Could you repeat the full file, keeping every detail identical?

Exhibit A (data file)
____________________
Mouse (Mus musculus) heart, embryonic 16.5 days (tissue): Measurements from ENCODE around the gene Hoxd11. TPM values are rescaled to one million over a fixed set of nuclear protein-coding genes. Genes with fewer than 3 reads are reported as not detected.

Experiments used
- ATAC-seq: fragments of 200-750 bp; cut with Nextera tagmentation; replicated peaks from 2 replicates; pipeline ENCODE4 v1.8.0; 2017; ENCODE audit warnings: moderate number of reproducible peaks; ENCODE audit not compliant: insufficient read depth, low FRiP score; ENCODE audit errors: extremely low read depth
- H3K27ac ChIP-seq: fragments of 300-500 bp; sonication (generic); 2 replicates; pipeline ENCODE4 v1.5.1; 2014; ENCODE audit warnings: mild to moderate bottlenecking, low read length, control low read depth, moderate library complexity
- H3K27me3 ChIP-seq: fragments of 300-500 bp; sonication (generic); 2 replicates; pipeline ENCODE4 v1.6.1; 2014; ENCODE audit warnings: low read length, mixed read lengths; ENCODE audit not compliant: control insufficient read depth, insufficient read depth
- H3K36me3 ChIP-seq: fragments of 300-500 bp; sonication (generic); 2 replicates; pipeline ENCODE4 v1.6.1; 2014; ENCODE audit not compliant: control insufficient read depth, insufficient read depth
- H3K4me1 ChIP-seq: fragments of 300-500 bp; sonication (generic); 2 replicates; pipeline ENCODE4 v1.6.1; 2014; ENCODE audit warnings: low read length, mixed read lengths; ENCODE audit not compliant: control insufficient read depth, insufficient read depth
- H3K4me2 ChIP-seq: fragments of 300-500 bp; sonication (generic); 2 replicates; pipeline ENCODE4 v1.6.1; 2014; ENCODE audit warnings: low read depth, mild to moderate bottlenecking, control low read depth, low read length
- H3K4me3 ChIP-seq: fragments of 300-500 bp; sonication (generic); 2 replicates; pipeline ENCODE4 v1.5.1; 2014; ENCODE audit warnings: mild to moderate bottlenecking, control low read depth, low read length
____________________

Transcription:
Mouse (Mus musculus) heart, embryonic 16.5 days (tissue): Measurements from ENCODE around the gene Hoxd11. TPM values are rescaled to one million over a fixed set of nuclear protein-coding genes. Genes with fewer than 3 reads are reported as not detected.

Experiments used
- ATAC-seq: fragments of 200-750 bp; cut with Nextera tagmentation; replicated peaks from 2 replicates; pipeline ENCODE4 v1.8.0; 2017; ENCODE audit warnings: moderate number of reproducible peaks; ENCODE audit not compliant: insufficient read depth, low FRiP score; ENCODE audit errors: extremely low read depth
- H3K27ac ChIP-seq: fragments of 300-500 bp; sonication (generic); 2 replicates; pipeline ENCODE4 v1.5.1; 2014; ENCODE audit warnings: mild to moderate bottlenecking, low read length, control low read depth, moderate library complexity
- H3K27me3 ChIP-seq: fragments of 300-500 bp; sonication (generic); 2 replicates; pipeline ENCODE4 v1.6.1; 2014; ENCODE audit warnings: low read length, mixed read lengths; ENCODE audit not compliant: control insufficient read depth, insufficient read depth
- H3K36me3 ChIP-seq: fragments of 300-500 bp; sonication (generic); 2 replicates; pipeline ENCODE4 v1.6.1; 2014; ENCODE audit not compliant: control insufficient read depth, insufficient read depth
- H3K4me1 ChIP-seq: fragments of 300-500 bp; sonication (generic); 2 replicates; pipeline ENCODE4 v1.6.1; 2014; ENCODE audit warnings: low read length, mixed read lengths; ENCODE audit not compliant: control insufficient read depth, insufficient read depth
- H3K4me2 ChIP-seq: fragments of 300-500 bp; sonication (generic); 2 replicates; pipeline ENCODE4 v1.6.1; 2014; ENCODE audit warnings: low read depth, mild to moderate bottlenecking, control low read depth, low read length
- H3K4me3 ChIP-seq: fragments of 300-500 bp; sonication (generic); 2 replicates; pipeline ENCODE4 v1.5.1; 2014; ENCODE audit warnings: mild to moderate bottlenecking, control low read depth, low read length